Even during his lifetime, the whole town of Kruševo was very fond of of "their" Toshe Proeski, and, likewise, Toshe Proeski was always proud of his hometown and helped the people and the local organisations with donations and charity concerts. Now, after his tragic death, the photos and memories of Toshe are omnipresent in Kruševo and there are already plans for a "Toshe Proeski Memorial" museum.
While the deep grief and mourning for Toshe is touching and understandable, I wonder whether the extreme worshipping of Toshe, akin to the veneration of a saint, is really in the spirit of the young artist, who -before his death- was always described to me as a unassuming and humble man, who even as a star stayed friends with his fellow citizens and communicated with them at eye-level.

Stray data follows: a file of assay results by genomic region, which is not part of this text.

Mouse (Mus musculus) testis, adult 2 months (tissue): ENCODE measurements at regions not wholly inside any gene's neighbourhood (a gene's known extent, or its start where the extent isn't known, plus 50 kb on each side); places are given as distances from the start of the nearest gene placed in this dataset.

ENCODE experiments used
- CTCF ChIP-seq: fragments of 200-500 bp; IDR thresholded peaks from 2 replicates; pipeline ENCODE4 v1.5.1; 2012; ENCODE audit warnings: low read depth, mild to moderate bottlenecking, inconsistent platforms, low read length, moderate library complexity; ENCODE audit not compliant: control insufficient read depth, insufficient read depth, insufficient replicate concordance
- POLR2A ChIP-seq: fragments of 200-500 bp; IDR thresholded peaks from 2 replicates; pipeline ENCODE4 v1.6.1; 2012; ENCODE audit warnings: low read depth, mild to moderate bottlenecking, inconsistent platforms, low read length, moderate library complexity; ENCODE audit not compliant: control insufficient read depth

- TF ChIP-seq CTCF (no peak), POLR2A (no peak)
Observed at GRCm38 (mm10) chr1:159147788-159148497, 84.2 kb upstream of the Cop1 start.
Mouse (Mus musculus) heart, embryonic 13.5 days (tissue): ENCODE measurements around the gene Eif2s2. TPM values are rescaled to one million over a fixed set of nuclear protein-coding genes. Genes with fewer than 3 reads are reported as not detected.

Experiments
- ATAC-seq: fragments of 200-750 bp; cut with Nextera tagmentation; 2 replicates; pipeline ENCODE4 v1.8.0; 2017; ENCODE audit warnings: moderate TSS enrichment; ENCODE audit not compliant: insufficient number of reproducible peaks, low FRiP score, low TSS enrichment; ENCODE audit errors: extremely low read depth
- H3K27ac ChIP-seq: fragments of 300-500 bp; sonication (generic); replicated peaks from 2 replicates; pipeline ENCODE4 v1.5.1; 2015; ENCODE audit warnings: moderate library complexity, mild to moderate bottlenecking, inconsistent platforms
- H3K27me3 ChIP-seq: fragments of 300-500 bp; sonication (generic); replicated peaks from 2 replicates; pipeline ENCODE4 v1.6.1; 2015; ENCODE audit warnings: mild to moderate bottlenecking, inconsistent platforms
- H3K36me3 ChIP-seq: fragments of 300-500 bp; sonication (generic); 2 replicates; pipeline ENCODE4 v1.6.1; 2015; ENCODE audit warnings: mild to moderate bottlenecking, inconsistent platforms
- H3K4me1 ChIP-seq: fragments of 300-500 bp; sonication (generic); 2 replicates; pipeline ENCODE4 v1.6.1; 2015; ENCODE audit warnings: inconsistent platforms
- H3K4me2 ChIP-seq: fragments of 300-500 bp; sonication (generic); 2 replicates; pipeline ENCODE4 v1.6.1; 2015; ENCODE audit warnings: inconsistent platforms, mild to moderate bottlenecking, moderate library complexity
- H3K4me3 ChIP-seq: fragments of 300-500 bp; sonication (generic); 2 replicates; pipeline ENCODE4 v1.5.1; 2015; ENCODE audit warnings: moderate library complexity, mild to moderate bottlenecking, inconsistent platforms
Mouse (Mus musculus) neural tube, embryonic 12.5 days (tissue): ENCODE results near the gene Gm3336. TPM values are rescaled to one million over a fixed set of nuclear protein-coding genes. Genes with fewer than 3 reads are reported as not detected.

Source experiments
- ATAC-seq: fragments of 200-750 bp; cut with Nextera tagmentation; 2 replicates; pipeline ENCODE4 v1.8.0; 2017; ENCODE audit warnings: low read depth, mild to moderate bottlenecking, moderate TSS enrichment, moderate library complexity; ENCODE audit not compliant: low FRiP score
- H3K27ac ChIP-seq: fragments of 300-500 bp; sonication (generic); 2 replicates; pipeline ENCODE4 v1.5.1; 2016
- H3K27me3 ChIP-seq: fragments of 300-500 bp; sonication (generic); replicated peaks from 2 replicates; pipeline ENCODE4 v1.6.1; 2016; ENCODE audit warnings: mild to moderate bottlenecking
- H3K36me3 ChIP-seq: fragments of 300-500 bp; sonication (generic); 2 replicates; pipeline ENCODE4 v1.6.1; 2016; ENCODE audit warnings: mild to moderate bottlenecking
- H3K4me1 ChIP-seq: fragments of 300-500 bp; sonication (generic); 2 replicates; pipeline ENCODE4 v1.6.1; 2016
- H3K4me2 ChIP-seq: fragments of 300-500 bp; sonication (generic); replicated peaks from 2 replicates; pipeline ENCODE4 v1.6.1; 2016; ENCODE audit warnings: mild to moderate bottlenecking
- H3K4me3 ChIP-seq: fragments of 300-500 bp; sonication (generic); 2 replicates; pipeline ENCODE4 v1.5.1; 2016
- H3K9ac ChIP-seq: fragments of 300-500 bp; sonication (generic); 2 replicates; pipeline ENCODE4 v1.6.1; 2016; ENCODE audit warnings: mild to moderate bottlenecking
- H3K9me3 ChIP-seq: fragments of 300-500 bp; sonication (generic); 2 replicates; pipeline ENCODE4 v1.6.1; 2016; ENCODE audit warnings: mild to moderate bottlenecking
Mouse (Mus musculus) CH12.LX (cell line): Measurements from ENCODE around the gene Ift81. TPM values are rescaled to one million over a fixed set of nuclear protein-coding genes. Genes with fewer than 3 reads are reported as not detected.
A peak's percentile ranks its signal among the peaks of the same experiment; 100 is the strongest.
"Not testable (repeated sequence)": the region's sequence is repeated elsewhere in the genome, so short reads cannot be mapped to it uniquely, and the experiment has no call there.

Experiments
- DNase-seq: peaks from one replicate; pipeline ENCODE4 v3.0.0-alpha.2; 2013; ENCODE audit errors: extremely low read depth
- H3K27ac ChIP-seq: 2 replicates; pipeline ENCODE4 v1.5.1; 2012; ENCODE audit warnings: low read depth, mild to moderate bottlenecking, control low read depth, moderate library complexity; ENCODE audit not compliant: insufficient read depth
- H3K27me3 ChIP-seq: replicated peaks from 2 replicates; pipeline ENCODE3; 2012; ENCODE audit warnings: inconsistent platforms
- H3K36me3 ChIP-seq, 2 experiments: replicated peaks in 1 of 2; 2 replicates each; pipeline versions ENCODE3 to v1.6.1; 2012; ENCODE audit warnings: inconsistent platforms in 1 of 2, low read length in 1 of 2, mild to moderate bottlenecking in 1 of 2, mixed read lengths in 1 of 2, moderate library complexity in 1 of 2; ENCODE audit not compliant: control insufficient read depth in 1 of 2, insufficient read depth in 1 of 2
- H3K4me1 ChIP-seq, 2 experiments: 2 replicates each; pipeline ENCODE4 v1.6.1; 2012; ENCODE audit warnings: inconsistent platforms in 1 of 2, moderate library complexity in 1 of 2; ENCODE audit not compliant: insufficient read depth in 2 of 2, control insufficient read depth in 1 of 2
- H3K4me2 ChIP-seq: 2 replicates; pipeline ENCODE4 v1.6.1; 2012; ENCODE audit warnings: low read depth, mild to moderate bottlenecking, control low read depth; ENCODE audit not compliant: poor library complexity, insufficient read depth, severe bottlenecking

When you travel around in Macedonia, you will soon discover that the orthodox church is investing massivly in new church spires and in the renovation of old churches. In Kruševo they are even building a brand new monastery on the ruins of the ancient monastery of Sv. Preobraženie. The monastery and the church are still being built, but nevertheless, visiting this spectacular site high up in the mountains is certainly worth the hike.
The late Kruševo born singer Toše Proeski, who died in a tragic car accident on October 16, was a big promotor and sponsor for reerecting this monastery high above Kruševo. After his death, people from Kruševo organized a collection for the monastery to finish the works in honor of Toše.
If you have a little bit more time, take another half hour to walk up all the way to mount Musica, the highest point in the Kruševo region at an elevaton of 1788 meters.
The Monastery of St Spas was built in 1836.